“Not being able to see the abusive (and worse) content doesn’t make it go away.”

Metaverse harms

Concerns have been raised that the bill will struggle to keep up with the harms presented by emerging technologies (Alamy)

Parliamentarians were warned at an event in Parliament last month that the Online Safety Bill may not currently go far enough to protect from emerging child safety threats posed by online virtual reality communities known as the "metaverse".

Baroness Kidron, chair of the 5Rights foundation which works to protect children online, discussed the emerging harms of the metaverse with parliamentarians, inviting them to test out the technology and consider safety risks it could pose to young people at a meeting in the House of Lords.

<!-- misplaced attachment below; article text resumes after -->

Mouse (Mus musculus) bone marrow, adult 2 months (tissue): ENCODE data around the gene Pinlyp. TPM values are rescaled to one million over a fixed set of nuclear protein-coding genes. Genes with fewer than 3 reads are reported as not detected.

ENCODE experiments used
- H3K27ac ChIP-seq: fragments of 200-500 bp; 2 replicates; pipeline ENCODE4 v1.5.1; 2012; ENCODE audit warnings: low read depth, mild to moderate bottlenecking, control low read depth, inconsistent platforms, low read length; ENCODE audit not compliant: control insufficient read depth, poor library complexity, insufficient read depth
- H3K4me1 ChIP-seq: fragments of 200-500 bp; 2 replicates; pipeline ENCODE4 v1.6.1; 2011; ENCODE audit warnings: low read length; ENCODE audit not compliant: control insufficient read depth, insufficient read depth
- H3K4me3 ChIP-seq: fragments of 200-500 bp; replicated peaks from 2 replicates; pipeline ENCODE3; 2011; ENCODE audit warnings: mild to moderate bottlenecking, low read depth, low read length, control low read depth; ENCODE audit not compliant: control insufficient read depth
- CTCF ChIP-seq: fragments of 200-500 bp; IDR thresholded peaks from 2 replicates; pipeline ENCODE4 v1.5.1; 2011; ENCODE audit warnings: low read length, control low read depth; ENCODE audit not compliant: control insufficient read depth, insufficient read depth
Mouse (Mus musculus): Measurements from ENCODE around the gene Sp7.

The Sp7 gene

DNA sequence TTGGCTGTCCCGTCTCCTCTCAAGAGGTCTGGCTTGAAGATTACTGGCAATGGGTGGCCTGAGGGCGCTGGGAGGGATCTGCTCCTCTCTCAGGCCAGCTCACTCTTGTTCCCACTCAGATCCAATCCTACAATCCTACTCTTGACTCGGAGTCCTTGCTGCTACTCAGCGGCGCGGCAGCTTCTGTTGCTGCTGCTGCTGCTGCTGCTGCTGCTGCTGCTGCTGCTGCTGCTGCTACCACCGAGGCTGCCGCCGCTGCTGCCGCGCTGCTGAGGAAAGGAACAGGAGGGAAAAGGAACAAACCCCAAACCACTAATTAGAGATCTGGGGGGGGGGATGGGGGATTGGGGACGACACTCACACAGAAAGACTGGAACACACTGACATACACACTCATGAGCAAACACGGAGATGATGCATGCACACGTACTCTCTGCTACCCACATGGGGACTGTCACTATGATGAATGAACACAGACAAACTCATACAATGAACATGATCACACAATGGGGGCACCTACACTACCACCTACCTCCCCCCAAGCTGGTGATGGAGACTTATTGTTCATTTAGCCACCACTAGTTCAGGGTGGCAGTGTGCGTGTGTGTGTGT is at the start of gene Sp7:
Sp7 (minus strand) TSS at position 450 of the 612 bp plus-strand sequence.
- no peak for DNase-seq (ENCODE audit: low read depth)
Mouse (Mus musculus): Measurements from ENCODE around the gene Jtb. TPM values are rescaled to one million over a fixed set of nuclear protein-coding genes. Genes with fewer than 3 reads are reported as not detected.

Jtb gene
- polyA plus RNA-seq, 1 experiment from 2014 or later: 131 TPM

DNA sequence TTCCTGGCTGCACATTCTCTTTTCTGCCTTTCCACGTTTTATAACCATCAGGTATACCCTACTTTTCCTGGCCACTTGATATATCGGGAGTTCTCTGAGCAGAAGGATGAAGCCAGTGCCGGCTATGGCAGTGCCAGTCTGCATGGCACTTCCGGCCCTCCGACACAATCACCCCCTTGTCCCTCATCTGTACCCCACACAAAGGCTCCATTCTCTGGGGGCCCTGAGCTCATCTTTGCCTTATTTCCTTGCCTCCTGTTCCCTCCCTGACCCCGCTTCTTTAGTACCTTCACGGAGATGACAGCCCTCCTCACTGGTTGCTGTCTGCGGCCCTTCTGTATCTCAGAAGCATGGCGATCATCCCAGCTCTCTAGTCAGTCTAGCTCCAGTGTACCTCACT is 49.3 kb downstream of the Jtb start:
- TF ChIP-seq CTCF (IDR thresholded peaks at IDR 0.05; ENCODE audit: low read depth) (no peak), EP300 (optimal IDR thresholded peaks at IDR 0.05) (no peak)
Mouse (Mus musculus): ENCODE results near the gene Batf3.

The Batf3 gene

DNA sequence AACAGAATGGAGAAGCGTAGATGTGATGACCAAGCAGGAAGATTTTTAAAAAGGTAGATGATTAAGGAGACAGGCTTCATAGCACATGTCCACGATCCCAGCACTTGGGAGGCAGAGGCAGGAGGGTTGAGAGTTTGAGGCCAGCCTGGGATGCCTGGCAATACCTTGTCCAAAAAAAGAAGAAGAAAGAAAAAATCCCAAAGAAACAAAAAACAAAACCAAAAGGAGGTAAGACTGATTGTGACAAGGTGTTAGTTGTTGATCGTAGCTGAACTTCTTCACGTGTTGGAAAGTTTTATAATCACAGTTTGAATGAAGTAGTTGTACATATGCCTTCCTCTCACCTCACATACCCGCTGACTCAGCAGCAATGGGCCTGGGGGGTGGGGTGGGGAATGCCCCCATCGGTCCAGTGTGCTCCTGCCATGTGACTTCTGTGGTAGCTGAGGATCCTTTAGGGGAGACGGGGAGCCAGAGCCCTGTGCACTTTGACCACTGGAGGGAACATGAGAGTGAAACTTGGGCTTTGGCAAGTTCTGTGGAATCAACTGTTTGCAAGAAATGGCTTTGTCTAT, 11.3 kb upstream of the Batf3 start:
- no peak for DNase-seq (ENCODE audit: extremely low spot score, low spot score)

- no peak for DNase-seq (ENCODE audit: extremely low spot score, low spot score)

Kidron is calling for virtual ‘meeting’ or ‘touching’ to be treated by law in a way similar to physical sexual abuse.

She believes online VR platforms should also be held accountable when this abuse occurs in their environments, similarly to holding social media platforms to account for harmful online content. 

“The metaverse experience is not just one of content, but of action, and these virtual actions are not adequately addressed by existing law and may be missed by the proposed bill," Kidron said.

PoliticsHome Newsletters

Get the inside track on what MPs and Peers are talking about. Sign up to The House's morning email for the latest insight and reaction from Parliamentarians, policy-makers and organisations.

Read the most recent article written by Zoe Crowther - Majority Of Public Do Not Think Government Behaves Ethically